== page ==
Evanston crime drops nearly 10 percent in 2013

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Evanston crime drops nearly 10 percent in 2013

Infographic by Meera Narula

Infographic by Meera Narula

Infographic by Meera Narula

Ciara McCarthy, City Editor

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Crime in Evanston fell nearly 10 percent in 2013 compared to the previous year, according to police data.

Evanston Police Cmdr. Jay Parrott presented the department’s 2013 crime report Monday to the City Council. The overall drop of 9.8 percent came with double-digit declines in robbery, burglary and aggravated battery. The reduction is the most significant Evanston has seen since 2010, Parrott said.

In addition to the drop in overall and violent crime, Police Chief Richard Eddington drew attention to the department’s clearance rate for the shooting deaths in 2013. Police have cleared all four deaths that were ruled a homicide. EPD considers a case to be “cleared” if it has collected enough evidence to show a person is more likely than not an offender, Parrott said. A case can be cleared without the arrest of the person of interest.

Arrests have been made in Evanston’s two most recent slayings.

Police identified Kevin Ross as a person of interest in the shooting deaths of Azim and Mobeen Hakeem, brothers who were found in July shot to death inside their downtown business. Ross was fatally shot by police in December following a bank robbery. Shortly after, officers identified him as a person of interest in the brothers’ deaths.

The department’s clearance rate for 2012 deaths was a source of community tension last year, when some community members criticized police for failing to solve homicides in the city. During a community meeting in April, families of victims expressed their frustration with Evanston police. An anonymous question submitted to police during the meeting asked, “Why does it feel as if the EPD could care less about solving a murder or keeping in contact with the families?”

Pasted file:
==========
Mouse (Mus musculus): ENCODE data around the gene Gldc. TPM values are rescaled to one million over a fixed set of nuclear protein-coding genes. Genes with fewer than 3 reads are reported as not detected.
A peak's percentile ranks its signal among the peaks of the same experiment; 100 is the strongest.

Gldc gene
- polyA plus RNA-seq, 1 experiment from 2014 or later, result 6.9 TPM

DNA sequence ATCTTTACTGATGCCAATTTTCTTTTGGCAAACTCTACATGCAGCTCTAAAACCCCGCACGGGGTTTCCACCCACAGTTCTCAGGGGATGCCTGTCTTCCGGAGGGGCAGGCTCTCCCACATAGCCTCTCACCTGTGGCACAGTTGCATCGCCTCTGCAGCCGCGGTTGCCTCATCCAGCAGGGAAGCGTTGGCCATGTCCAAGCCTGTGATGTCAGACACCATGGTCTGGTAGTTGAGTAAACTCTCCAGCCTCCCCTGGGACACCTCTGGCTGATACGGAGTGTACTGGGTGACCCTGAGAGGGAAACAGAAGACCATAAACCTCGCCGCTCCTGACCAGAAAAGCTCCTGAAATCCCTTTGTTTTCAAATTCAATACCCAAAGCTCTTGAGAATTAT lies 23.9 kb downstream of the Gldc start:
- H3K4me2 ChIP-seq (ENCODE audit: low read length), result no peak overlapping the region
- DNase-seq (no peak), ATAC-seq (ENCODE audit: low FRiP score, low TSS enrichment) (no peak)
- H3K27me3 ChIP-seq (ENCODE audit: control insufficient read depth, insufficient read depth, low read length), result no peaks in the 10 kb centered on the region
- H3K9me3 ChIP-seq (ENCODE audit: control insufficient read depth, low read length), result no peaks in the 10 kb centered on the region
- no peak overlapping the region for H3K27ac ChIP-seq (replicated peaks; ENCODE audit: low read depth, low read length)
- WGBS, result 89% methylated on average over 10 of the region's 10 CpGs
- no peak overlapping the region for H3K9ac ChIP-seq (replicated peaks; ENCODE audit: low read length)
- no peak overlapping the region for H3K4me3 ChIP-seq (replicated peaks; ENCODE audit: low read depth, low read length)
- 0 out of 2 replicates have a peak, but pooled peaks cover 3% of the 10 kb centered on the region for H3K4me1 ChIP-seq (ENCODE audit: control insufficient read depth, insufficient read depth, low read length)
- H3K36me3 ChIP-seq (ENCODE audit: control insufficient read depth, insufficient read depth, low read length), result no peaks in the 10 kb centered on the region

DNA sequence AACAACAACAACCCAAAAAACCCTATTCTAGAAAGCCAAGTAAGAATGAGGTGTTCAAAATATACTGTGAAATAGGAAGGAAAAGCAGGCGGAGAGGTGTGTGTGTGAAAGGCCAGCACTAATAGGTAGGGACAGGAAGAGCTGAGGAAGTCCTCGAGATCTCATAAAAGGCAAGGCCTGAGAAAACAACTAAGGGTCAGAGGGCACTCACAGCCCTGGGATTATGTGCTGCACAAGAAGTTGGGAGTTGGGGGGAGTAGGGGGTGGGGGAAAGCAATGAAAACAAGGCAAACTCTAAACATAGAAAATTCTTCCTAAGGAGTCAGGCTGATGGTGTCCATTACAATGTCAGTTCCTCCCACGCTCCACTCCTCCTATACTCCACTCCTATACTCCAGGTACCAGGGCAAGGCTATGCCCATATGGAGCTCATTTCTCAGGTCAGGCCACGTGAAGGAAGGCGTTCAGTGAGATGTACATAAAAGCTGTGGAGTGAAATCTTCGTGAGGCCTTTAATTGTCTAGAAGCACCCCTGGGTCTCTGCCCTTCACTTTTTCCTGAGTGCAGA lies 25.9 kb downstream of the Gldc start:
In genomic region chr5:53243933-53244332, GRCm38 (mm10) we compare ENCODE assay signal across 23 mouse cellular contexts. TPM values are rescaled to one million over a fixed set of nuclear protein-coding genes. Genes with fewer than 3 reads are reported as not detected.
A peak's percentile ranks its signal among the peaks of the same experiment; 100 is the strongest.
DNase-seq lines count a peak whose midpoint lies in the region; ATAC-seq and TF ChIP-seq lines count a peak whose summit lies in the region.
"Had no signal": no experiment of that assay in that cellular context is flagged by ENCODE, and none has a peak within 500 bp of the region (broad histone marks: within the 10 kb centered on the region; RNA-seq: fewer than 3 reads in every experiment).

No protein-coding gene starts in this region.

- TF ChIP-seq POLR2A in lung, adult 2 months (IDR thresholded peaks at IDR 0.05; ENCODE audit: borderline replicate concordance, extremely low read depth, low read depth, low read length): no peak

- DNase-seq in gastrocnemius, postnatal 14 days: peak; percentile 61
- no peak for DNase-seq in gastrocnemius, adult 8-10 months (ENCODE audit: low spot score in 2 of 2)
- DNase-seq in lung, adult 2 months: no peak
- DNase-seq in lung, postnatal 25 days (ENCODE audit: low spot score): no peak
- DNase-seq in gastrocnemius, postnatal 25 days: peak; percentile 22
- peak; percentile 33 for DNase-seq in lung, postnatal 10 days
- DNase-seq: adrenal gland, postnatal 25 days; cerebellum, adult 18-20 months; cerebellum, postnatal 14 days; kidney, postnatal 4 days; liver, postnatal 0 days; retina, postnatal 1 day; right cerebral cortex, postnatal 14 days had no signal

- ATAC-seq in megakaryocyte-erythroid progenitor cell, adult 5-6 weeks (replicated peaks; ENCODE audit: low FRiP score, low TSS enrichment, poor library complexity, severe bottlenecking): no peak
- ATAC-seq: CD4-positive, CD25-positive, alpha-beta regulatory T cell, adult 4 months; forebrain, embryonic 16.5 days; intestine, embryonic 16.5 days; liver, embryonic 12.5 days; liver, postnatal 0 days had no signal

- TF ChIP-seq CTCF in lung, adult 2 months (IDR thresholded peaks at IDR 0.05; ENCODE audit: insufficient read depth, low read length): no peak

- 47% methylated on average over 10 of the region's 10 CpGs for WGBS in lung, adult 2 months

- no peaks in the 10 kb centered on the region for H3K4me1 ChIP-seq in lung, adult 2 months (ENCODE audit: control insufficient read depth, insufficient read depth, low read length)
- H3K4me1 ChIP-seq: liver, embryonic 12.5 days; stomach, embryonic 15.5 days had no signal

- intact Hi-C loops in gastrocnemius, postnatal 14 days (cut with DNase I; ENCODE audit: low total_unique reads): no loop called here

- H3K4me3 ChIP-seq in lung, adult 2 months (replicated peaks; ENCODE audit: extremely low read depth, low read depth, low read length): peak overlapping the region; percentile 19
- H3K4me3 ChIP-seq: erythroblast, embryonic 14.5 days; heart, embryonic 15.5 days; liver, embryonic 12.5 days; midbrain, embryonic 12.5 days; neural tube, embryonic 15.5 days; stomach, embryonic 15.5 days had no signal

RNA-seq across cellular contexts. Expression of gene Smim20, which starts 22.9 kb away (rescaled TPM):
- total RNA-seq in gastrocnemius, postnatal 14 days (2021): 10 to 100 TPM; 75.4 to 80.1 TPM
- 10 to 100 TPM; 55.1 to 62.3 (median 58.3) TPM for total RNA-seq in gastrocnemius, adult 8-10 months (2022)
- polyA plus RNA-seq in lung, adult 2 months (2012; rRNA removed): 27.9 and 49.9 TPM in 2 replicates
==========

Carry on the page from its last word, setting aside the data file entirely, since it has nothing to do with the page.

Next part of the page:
Last year’s improved clearance rate, however, has not fully repaired relations between police and the community. The Hakeem family has consistently criticized the way police have conducted the investigation into the brothers’ deaths. After police identified Ross as a person of interest, Farheen Hakeem, sister of Azim and Mobeen, said she doubted the validity of the department’s claims.

“Our family will continue to be vocal of how this investigation has been conducted poorly,” Farheen Hakeem said in a news release.

Carolyn Murray, mother of slain 19-year-old Justin Murray has also voiced frustration with the investigation into her son’s death. Justin was gunned down in November 2012.

Although relations with victims’ families remain tense, police have increased their general outreach in the community, with increased communication initiatives and a mentoring program with teens at Evanston Township High School, 1600 Dodge Ave., which Parrott discussed Monday. He cited this as one of the reasons for the crime drop.

“The public is more involved and the police department is more engaged with the community,” Parrott said.

Email: mccarthy@u.northwestern.edu
Twitter: @mccarthy_ciara

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